- Second hand aerosols, similar to secondhand smoke, release harmful substances such as nicotine, heavy metals, ultrafine particles that can fall deep into the lungs, cancerous chemicals and volatile organic compounds. Exposure can lead to cancer, respiratory infections, and make asthma conditions worse.
- Third hand aerosols, the mixture of chemicals in e-cigarette or vape pen aerosols that remain on surfaces and in dust even after the aerosol is gone, can react with other chemicals in the environment to form toxic chemicals that people and animals can inhale, ingest or absorb through skin exposure.
- There have been multiple reports of e-cigarette explosion-related injuries and fires.
Those who developed severe lung injury associated with vaping reported symptoms such as cough, shortness of breath and fatigue that grew worse over days or weeks and led to difficulty breathing and, in many cases, hospitalization.
“It is concerning that people are using these products without having a full picture of potential health harms these products can cause to both users and bystanders,” says Beall.
SAPCA shares these dangers and other information through a range of efforts, including classroom presentations and assemblies in both public and private schools and distributing packets about substance use and abuse to coaches and other youth serving providers aimed at helping them discuss the dangers of e-cigarettes and other substances with athletes.
In cooperation with Alexandria City Public Schools (ACPS), SAPCA also formed a student-led vaping work group to brainstorm ways to address vaping systemically and is partnering with the Opportunity Program, a collaborative effort between ACPS and the Court Services Unit, to educate students caught using substances at school.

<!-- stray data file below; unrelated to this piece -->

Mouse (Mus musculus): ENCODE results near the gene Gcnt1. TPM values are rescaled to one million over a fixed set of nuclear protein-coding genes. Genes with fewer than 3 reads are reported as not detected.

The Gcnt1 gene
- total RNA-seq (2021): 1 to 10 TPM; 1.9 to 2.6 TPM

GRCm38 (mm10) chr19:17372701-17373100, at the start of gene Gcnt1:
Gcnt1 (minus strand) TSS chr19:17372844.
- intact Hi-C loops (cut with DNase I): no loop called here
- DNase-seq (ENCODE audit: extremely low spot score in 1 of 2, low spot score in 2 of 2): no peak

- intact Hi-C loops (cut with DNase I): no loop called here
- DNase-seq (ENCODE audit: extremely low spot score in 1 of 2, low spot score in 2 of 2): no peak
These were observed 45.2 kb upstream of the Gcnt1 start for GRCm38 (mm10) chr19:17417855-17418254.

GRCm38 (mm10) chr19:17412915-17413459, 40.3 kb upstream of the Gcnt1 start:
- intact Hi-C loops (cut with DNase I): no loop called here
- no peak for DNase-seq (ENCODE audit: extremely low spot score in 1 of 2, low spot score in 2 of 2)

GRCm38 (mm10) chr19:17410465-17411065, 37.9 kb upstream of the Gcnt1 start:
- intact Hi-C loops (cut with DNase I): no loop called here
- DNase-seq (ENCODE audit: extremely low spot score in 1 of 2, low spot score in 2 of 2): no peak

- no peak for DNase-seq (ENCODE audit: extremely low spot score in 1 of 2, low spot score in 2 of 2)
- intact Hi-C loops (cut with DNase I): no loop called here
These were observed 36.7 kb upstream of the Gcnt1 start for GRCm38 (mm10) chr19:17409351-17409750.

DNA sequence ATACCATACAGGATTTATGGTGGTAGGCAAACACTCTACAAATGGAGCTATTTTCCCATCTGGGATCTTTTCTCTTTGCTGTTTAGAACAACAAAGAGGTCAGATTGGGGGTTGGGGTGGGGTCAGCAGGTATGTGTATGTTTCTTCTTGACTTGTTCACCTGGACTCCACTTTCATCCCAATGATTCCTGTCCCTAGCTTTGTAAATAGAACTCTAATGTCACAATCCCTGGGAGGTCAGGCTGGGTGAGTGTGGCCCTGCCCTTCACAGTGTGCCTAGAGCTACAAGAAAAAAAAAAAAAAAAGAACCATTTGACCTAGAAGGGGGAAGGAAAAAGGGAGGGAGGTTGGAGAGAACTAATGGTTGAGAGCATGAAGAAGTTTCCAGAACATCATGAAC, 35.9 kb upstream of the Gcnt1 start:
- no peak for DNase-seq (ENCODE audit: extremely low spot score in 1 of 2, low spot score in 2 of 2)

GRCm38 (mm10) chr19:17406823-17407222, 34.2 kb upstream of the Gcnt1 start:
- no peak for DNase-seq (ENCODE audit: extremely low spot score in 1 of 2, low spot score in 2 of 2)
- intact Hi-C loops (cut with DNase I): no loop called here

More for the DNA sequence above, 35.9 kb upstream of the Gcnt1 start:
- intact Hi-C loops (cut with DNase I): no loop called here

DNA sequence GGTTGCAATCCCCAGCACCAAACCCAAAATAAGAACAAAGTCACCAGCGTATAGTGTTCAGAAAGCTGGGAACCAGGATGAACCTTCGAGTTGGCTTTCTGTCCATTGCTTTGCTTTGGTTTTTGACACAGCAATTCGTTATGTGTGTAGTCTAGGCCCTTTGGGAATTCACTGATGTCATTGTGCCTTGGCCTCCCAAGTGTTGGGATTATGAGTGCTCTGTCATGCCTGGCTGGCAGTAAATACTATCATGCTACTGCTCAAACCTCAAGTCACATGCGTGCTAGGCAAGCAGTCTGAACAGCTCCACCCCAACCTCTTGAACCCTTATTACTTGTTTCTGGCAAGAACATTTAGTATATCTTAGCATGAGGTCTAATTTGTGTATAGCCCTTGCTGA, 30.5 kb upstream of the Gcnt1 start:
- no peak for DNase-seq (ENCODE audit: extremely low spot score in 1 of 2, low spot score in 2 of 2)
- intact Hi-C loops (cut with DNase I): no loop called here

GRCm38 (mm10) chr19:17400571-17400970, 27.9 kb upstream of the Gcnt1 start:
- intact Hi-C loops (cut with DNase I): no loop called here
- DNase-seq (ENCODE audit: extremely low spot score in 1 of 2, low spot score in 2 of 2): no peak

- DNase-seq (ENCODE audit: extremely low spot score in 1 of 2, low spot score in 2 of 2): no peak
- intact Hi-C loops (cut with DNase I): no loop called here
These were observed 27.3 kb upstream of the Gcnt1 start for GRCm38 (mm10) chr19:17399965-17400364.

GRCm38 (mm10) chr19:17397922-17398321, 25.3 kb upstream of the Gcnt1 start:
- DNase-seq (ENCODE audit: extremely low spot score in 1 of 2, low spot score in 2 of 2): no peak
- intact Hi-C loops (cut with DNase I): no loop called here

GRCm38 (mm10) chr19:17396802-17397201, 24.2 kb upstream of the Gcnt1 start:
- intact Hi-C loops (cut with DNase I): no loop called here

SAPCA is also coordinating with the Alexandria Health Department (AHD), which is closely monitoring lung injury related to e-cigarette use in Alexandria. AHD epidemiologists are working with regional epidemiologists, healthcare providers and community partners to identify potential cases and exposures as well as keeping in communication with Inova Alexandria Hospital staff to ensure familiarity with symptoms and reporting procedures.
For teens wanting to quit using tobacco or vaping products, Beall says there are a variety of options. Youth ages 13 and up can call 1-800-QUITNOW or sign up via QuitNow.net/Virginia. Smokefree.gov has a texting service and app for teens and offers the opportunity to speak to a counselor. TruthInitiative.org also has an app and texting service.
For more information about the roundtable, read an article about the event in Washington Post. For more about AHD efforts and what you should do if you recently used an e-cigarette or vaping product and have symptoms like those reported, visit alexandriava.gov/Health. For more information about SAPCA and getting involved in preventing substance misuse among teens, visit healthierAlexandria.org/SAPCA.